Troubleshooting / Problem Solving
- 1 Troubleshooting connectivity issues with Bluetooth
- 2 EEG recording issues
- 3 CMS/DRL electrodes placement
Troubleshooting connectivity issues with Bluetooth
The Enobio/StarStim NECBOX connects to the computer using the windows bluetooth stack. It is important to check if the computer has the Windows stack installed and working. This is not obvious when:
The computer is a Toshiba Laptop (it might use the Toshiba Stack) The computer has Windows XP (The stack depends on the dongle used)
If the computer has integrated bluetooth hardware, the system shall be used with their integrated bluetooth. Do not use the provided dongle in a computer that has integrated bluetooth (such as a Mac).
Some known problems and solutions:
In Windows, after a certain time, the device doesn't connect anymore : remove the bluetooth device from the BT device manager and remove the associated COM ports from the device manager. Let NIC install them again.
When connecting to a new device, some computers show a message "a Bluetooth device is trying to connect". The user should click on this message and validate the connection. This message might be hidden, so the user should check on the bluetooth icon from Windows.
In Mac OS you may need to allow the system to run NIC. If needed (the system will ask you or tell you that app is not allowed), go to System Preferences as an administrator / Security & Privacy, and check the box Allowing apps downloaded from anywhere.
With some newer Mac laptops, bluetooth connectivity is affected by Wifi (seem like Apple is now using a single antenna for both bluetooth and wifi), so Wifi must be turned off while you use NIC. You can still use regular ethernet via cable, however (you may need to get a Thunderbolt to Ethernet adaptor).
With Maverick (the latest OS X release as of Nov 2013) and NIC v1.2.10 or before, you will need to disable the App Nap feature for NIC. In order to do this, open a Terminal and type
defaults write com.yourcompany.NIC NSAppSleepDisabled -bool YES
Later versions of NIC will fix this transparently.
Another common problem in Mac is that sometimes the device is not recognized in NIC, but when you go to the Bluetooth configuration you can see that the device connects and disconnects continuously, or it appears under the name "WT12-A". If this happens, follow these steps:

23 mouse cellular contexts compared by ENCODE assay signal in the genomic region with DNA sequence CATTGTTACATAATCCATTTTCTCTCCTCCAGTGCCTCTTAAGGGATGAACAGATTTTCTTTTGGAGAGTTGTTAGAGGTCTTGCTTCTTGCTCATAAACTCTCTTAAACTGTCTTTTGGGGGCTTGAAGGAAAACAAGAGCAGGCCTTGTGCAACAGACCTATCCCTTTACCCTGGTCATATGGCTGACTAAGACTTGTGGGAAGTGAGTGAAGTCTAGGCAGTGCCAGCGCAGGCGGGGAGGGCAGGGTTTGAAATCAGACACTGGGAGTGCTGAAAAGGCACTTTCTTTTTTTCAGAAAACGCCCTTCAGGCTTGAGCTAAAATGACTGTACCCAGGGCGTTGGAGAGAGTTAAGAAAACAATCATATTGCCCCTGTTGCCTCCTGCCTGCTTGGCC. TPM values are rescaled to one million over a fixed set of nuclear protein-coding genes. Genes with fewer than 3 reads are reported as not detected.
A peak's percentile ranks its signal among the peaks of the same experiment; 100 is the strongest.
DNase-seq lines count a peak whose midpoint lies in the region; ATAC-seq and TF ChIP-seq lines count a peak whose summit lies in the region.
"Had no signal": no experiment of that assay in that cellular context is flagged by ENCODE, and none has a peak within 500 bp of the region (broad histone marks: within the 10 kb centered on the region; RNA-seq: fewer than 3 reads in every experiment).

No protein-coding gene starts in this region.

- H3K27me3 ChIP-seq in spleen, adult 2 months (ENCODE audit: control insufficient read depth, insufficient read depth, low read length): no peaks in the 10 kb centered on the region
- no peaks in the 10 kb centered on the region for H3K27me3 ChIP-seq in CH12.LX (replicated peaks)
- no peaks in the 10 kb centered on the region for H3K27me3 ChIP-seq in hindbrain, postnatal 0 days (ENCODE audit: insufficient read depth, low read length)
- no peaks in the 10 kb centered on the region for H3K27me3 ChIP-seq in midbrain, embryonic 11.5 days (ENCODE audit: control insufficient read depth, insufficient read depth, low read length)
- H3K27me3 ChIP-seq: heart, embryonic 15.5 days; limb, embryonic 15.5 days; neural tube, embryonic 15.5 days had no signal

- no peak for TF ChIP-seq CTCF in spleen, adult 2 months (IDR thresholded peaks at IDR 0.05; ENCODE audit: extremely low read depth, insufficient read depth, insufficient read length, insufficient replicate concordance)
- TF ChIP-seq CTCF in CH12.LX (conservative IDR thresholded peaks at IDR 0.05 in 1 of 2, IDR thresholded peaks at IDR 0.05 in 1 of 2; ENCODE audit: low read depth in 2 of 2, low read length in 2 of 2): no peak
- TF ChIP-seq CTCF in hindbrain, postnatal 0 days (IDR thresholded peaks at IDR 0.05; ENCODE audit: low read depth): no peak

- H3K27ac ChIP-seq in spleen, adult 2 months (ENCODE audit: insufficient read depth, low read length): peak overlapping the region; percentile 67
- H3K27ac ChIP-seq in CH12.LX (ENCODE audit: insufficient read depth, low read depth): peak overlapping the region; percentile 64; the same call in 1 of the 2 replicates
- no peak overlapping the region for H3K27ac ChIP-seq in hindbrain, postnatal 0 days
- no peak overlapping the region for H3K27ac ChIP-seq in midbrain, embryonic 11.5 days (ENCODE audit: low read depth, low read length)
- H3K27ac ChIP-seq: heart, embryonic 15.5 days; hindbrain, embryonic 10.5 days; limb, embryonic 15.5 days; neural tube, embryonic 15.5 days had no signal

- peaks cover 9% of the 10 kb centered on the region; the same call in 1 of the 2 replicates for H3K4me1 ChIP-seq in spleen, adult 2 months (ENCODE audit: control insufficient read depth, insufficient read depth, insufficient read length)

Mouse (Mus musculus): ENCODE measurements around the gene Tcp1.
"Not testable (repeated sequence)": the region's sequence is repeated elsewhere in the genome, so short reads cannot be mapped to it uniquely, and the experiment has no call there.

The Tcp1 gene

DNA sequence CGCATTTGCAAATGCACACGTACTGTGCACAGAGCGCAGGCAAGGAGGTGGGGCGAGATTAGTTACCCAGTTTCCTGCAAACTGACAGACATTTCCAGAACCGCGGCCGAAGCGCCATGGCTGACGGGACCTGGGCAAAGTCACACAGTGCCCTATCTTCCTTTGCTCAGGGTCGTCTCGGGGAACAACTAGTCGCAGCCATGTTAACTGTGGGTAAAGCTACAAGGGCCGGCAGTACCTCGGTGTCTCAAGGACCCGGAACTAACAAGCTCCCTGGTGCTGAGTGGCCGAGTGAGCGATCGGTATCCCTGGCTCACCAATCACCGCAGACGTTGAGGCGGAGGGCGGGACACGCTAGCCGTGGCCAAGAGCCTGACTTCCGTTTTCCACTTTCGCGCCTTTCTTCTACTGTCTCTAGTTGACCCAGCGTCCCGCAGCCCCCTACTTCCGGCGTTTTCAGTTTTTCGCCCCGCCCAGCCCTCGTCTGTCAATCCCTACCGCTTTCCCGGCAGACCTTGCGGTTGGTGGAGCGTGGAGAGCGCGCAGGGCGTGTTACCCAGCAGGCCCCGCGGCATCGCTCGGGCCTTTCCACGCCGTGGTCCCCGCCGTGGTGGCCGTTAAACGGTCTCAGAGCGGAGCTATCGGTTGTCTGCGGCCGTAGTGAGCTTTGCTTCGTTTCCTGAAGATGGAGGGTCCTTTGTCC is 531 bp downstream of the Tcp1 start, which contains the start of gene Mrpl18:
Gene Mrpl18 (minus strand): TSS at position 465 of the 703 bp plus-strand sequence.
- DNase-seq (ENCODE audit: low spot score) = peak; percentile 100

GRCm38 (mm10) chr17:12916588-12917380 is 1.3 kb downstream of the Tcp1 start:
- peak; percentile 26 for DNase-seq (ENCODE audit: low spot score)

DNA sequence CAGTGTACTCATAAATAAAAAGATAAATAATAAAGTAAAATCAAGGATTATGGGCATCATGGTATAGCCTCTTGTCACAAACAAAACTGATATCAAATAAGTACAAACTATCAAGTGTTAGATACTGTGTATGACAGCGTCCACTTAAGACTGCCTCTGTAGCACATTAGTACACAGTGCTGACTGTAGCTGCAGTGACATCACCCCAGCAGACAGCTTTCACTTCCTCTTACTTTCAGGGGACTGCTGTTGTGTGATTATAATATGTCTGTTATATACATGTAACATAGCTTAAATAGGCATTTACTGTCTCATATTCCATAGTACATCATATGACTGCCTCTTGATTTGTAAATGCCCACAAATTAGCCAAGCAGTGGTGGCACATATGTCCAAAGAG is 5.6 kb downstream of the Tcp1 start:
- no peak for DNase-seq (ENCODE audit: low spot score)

1- Turn off Enobio/Starstim off
2- Close NIC
3-Disable the Bluetooth
4-Open Finder, click Go (at the top of the screen), then click Go to Folder. Type or copy/paste /Library/Preferences and click Go. In the Preferences directory locate a file named com.apple.Bluetooth.plist and delete it.
5-Click Go again (at the top of the screen), click Go to Folder again and this time type or copy/paste ~/Library/Preferences/ByHost and click Go. In the ByHost folder locate a file that begins with com.apple.Bluetooth and delete it. This file will begin with com.apple.Bluetooth and have some random capital letters and numbers at the end.
6-Turn on Bluetooth
EEG recording issues
CMS/DRL electrodes placement
If you find noisy signals even after waiting for a few minutes for the electrochemistry to stabilize, check first the DRL/CMS electrode placement. If all electrode signals are noisy you may have a bad DRL/CMS setup.
First, clean up the mastoid area where you are going to attach the CMS/DRL electrodes. You can use a paper napkin with some water or alcohol. Removing the grease and drying the skin will help you to get a good signal. Place the StickTrode adhesive electrodes close to each other with the DRL on the bottom, as shown in the figure. Ensure that the two electrodes are not touching each other. The CMS electrode should be on top of the mastoid bone to avoid contamination from blood vessels (ECG like signals).
You should also ensure you have a reasonable battery charge (>20%).
If a single channel is at fault, add more gel (unless you are using a DryTrode) and try to establish a good mechanical contact between the electrode and the scalp, removing some hair if you can. If this still does not work, try replacing the electrode using a new (or othewise well-behaved one).
If the problem persists, you may have cabling issue. Try to swap cables across two electrodes (one behaving well, the other bad) to see if the problem follows the cable or the electrode.